- When you are rebalancing and you have multiple funds from the same category or style, exit or reduce the ‘hold’ ones first, if there are no ‘sells’.
- When you do your annual review and the number of funds you have is unwieldly (read our article on how many funds to hold) then exit some of the ‘holds’. Reinvest in like-funds in your portfolio or if there are none, the nearest fund in terms of risk profile. For example, if you had a large & midcap fund and you would rather exit it to consolidate, you can well consider a multicap fund in your portfolio to shift into. It may be marginally less aggressive but there’s no point adding a new fund since your aim is to consolidate. Else, split it between a multicap fund and midcap fund that you already hold.
- When you need some money for emergencies and need to necessarily draw from your long-term portfolio, the ‘sell’ and ‘hold’ funds can be your first choice. Many of you use the argument that you will book profit in the performing fund first. But you need to remember that MFs are not stocks. A stock that has gone up becomes expensive. A mutual fund that has returned well, may continue to return well as it rejigs its portfolio to find newer opportunities. Track record of consistent performance is more important. The exception to this is sector/theme funds.
- And of course, if you are with all top-quality funds, then you can always reduce the risky funds (mid and small cap) when you rebalance. But we are talking of ‘hold’ calls here and not about how to rebalance.
Why your best fund may be our ‘sell’
When you write to us asking why your fund is a buy/hold/sell and why we are not giving reasons in the tool, it is because it is not easily answered in one line! And it can’t possibly be done for several hundreds of funds 😊
We use a combination of quantitative metrics (used in our rating) and qualitative and forward-looking factors and sometimes internal debates to arrive at a buy/hold/sell. Our methodology is roughly an 80:20 approach of being process driven: qualitative.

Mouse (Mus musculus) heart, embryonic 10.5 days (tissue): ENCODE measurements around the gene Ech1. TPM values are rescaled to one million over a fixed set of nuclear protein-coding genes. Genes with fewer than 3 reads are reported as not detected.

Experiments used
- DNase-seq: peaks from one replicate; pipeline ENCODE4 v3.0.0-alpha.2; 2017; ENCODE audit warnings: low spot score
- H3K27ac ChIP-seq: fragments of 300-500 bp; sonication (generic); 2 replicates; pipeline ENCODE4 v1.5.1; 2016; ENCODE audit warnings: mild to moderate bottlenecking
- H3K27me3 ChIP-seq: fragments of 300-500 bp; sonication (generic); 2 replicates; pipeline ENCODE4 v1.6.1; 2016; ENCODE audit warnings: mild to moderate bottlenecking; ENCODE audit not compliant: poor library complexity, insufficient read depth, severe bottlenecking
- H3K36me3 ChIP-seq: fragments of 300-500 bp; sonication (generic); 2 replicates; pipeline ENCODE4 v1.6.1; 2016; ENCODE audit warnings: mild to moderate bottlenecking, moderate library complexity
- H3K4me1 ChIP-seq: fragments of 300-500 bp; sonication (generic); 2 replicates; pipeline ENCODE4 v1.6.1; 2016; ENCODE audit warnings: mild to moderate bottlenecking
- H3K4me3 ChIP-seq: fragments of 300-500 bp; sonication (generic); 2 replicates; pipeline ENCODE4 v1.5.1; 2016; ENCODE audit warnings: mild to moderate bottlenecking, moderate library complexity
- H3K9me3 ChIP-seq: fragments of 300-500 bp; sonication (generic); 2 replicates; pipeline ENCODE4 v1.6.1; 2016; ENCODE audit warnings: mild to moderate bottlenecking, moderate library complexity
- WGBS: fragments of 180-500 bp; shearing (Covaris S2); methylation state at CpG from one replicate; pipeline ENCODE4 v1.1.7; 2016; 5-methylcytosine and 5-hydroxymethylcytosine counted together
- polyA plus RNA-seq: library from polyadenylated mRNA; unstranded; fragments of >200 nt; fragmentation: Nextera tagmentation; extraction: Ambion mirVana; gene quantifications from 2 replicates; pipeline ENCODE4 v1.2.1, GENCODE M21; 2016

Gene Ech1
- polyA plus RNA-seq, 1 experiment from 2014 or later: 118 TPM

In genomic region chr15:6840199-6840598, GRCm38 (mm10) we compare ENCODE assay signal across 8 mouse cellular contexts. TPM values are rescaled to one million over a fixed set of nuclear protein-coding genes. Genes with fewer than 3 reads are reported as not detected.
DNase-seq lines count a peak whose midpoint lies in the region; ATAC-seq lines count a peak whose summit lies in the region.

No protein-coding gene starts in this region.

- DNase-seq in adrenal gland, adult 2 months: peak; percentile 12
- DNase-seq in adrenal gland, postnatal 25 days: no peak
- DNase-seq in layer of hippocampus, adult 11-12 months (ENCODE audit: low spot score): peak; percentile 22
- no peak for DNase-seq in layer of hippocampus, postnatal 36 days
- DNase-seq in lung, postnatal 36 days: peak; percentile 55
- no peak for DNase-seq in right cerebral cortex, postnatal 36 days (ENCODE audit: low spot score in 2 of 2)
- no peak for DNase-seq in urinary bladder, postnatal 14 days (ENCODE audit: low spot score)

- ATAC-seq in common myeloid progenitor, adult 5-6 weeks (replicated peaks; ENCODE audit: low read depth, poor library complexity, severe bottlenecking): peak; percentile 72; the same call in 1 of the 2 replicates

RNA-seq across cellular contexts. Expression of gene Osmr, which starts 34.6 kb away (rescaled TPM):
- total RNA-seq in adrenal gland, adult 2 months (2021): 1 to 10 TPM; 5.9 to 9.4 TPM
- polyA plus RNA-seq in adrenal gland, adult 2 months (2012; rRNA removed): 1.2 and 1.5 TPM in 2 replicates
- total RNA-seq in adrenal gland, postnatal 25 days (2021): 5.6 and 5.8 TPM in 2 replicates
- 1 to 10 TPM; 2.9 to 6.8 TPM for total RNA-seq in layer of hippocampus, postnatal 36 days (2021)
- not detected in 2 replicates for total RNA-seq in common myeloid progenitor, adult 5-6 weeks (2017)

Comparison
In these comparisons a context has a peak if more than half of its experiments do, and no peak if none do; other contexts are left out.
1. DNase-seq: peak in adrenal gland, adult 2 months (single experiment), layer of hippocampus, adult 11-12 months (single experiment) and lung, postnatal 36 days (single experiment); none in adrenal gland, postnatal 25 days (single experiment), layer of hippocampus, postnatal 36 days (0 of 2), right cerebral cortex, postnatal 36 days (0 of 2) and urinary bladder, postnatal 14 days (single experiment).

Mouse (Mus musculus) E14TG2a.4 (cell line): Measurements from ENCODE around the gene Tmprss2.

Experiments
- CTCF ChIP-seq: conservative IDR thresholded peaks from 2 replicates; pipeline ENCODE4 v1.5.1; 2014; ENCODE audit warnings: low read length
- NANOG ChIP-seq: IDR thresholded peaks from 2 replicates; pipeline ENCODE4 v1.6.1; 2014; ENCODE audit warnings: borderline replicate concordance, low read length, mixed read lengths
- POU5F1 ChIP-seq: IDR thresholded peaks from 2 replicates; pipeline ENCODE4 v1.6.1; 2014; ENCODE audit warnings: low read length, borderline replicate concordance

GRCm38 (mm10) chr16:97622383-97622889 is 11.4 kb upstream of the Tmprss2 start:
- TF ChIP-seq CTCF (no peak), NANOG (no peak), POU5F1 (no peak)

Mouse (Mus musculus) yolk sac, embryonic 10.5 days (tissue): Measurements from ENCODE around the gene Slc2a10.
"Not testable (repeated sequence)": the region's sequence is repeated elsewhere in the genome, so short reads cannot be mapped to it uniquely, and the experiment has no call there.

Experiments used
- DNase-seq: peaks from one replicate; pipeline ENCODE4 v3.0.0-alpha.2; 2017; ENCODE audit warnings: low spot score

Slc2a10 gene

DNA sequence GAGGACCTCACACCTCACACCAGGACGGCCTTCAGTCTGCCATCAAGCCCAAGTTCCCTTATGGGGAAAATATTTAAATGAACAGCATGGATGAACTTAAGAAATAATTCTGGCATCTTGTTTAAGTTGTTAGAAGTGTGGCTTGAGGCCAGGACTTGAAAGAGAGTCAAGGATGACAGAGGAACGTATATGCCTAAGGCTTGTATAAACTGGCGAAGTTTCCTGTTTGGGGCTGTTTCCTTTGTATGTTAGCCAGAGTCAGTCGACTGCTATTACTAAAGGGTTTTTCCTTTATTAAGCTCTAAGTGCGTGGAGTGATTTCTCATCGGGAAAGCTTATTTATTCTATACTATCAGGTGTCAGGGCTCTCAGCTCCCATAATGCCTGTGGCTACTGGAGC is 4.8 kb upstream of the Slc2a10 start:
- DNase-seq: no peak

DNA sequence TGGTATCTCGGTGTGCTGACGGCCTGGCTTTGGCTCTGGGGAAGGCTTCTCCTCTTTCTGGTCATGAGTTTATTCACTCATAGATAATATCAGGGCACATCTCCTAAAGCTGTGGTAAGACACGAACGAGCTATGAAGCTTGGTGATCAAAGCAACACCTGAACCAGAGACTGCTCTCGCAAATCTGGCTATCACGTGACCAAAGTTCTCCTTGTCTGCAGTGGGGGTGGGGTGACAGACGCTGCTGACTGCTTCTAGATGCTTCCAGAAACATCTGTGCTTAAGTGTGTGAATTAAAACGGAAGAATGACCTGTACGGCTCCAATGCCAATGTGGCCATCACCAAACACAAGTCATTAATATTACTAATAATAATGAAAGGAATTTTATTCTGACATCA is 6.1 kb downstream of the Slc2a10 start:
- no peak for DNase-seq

Many of you tend to look at single metric to decide whether your fund is performing well or not. And when you use our MF Review tool (our buy/hold/sell tool) and it does not sync with your own call, we get the following 2 frequently asked questions :
- why we have a sell on your fund when it has returned well for you
- why we have a ‘hold’ on a fund that is underperforming for you.
So, here’s the answer: A fund that you have held for long may have delivered great returns for you and may be underperforming in recent years; it may not show up for you. Similarly, a debt fund with very high risk may be a hold or sell in our tool and may have still returned for you. Conversely, a fund that is just turning around may not show up in your portfolio performance but signal us clearly in our research. These may have moved from a sell to a hold.
Suffice to say that we assess the fund’s performance on its own merit and not based on how it performed in your portfolio. That it may have delivered well for you is a matter of timing and of also being oblivious to risks that haven’t shown up yet in your portfolio.